The question of how to distribute benefits and burdens between different individuals and groups has exercised some of the greatest philosophers of the past, and dominates the study of contemporary political philosophy. This volume brings together some of the most creative contributions to one of the most intellectually fertile, and politically significant, areas of debate in practical philosophy. Beginning with two classic discussions by Locke and Hume, the volume then turns to contemporary theories of social justice, focusing on Rawls, Nozick, Dworkin, and some of their most influential critics. It concludes with a set of provocative readings on various specific issues - the family, market incentives, world poverty, cultural rights, and future generations - that have extended or challenged common conceptions of justice. With an introductory essay and a guide to further reading, Social Justice will appeal to students in law, politics, and normative economics, as well as philosophy.
"This is an essential collection for students interested in the meaning and politics of social justice." Debra Satz, Stanford University "This volume is a wonderful introduction to the main contemporary debates about distributive justice... the editors provide a sure guide for students through this fascinating landscape of ideas." Thomas Christiano, University of Arizona "This collection is clear in conception, carefully edited, and sharply introduced. Could a course on social justice reasonably ask for anything more?" Mark Philp, University of Oxford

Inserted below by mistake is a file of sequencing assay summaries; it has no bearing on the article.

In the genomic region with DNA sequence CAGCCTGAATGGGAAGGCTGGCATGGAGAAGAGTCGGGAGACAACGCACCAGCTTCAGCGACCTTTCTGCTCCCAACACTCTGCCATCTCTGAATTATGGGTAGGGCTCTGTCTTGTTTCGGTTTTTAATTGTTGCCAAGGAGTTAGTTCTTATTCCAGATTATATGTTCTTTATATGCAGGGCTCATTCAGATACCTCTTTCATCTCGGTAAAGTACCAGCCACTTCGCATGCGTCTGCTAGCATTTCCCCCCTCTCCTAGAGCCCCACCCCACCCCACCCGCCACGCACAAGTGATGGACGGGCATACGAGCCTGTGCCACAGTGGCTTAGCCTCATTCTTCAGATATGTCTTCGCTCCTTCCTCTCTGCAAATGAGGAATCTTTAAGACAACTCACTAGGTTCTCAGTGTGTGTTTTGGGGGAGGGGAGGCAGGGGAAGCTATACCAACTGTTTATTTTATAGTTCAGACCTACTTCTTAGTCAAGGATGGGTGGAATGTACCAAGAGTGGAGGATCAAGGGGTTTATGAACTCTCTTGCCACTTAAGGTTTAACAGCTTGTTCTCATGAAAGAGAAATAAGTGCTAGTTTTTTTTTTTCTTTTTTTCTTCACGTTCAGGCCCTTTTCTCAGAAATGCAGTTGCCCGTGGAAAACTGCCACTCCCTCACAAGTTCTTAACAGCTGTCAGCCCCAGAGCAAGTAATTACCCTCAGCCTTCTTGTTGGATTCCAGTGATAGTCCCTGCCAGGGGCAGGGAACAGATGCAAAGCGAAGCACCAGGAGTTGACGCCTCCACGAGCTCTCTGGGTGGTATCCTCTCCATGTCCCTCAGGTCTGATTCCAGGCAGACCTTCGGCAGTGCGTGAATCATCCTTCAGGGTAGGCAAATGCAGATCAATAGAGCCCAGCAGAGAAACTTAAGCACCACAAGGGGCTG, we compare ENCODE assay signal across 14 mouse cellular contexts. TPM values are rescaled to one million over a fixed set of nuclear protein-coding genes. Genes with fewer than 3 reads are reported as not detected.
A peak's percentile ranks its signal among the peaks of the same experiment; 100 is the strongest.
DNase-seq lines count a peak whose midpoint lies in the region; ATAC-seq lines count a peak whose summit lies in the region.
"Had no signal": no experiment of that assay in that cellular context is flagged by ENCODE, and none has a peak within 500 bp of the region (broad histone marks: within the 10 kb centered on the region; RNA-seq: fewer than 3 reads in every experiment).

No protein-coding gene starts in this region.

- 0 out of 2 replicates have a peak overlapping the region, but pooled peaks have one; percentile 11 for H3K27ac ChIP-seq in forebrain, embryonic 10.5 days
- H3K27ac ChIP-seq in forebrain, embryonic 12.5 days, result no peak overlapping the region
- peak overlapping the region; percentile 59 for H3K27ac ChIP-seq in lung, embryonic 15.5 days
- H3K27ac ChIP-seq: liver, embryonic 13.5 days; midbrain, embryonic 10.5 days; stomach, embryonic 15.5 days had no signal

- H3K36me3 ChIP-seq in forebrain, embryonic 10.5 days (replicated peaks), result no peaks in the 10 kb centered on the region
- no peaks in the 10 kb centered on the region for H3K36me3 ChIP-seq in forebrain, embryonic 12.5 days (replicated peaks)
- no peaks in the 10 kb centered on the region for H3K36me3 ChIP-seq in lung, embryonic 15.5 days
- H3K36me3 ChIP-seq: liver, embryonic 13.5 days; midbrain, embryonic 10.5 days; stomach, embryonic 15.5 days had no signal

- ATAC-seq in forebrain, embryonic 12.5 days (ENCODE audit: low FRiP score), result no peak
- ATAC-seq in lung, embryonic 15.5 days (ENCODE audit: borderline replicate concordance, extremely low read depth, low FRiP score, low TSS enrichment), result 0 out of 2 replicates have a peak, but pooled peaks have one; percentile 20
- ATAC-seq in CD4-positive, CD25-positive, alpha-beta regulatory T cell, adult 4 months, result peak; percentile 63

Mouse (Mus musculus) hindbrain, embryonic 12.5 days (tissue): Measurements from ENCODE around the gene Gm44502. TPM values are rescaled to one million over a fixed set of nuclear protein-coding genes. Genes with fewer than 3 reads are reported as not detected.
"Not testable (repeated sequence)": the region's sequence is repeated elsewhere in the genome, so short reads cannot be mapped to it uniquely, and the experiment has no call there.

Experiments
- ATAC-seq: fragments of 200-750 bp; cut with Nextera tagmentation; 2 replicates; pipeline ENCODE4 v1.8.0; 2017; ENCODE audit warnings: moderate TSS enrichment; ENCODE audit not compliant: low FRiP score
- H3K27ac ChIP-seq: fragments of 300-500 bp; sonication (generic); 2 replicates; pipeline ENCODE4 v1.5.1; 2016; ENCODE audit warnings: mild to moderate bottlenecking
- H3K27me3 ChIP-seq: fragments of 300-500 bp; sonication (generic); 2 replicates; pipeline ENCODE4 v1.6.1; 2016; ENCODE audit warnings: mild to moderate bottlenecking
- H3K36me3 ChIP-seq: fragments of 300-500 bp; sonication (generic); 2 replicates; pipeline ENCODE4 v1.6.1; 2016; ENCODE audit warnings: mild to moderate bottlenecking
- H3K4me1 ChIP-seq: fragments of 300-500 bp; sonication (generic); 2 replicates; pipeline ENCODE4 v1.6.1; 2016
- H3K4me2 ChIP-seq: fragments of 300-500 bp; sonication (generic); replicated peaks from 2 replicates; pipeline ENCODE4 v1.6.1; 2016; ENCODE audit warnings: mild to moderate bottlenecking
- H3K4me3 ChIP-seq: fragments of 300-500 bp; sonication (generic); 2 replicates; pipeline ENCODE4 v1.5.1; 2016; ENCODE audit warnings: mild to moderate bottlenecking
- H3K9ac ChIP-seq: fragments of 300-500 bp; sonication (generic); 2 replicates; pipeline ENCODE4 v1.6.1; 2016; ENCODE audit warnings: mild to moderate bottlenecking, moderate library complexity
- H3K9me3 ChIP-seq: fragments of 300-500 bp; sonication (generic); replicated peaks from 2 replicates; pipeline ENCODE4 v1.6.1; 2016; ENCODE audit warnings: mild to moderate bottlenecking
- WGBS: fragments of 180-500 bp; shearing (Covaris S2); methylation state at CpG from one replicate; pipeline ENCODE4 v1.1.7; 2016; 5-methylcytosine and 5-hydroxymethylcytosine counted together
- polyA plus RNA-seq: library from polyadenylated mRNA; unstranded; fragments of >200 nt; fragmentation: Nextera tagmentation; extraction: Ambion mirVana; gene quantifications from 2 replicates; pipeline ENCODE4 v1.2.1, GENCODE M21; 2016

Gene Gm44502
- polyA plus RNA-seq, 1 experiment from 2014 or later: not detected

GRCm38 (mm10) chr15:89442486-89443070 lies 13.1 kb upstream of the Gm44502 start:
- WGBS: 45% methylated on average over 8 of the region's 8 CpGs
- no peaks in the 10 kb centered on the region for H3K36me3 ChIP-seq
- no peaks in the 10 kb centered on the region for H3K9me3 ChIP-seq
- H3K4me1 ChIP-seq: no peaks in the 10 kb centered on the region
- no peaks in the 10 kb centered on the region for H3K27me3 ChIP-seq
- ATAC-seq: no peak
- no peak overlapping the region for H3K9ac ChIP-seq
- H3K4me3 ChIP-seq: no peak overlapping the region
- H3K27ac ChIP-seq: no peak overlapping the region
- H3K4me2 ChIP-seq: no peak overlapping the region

Matthew Clayton is Lecturer in Political Theory at the University of Warwick. Andrew Williams is a Lecturer in Philosophy at the University of Reading, and has recently held visiting positions at Harvard and Yale. They are editors of The Ideal of Equality (2000).
Acknowledgements.Introduction.Part I: Historical Essays:.1. Of Property: John Locke.2. Of Justice: David Hume.Part II: Contemporary Theories:.3. On Justice as Fairness: John Rawls.4. An Entitlement Theory: Robert Nozick.5. Equality of Resources: Ronald Dworkin (NYU).6. Against Equality of Resources: Relocating Dworkin's Cut: G. A. Cohen (All Souls, Oxford.7. Against Luck Egalitarianism: What is the Point of Equality? Elizabeth S. Anderson (University of Michigan, Ann Arbor).8. The Concept of Desert: David Miller.Part III: Issues:.9. The Family: Gender and Justice: Susan Moller Okin.10. The Market: On the Site of Distributive Justice: G. A. Cohen.11. Justice across Cultures: Is Multiculturalism Bad for Animals? Paula Casal.12. Justice across Borders: Brief for a Global Resources Dividend: Thomas W. Pogge (University of Colombia).13. Justice across Generations: The Non-Identity Problem: Derek Parfit (All Souls, Oxford).Index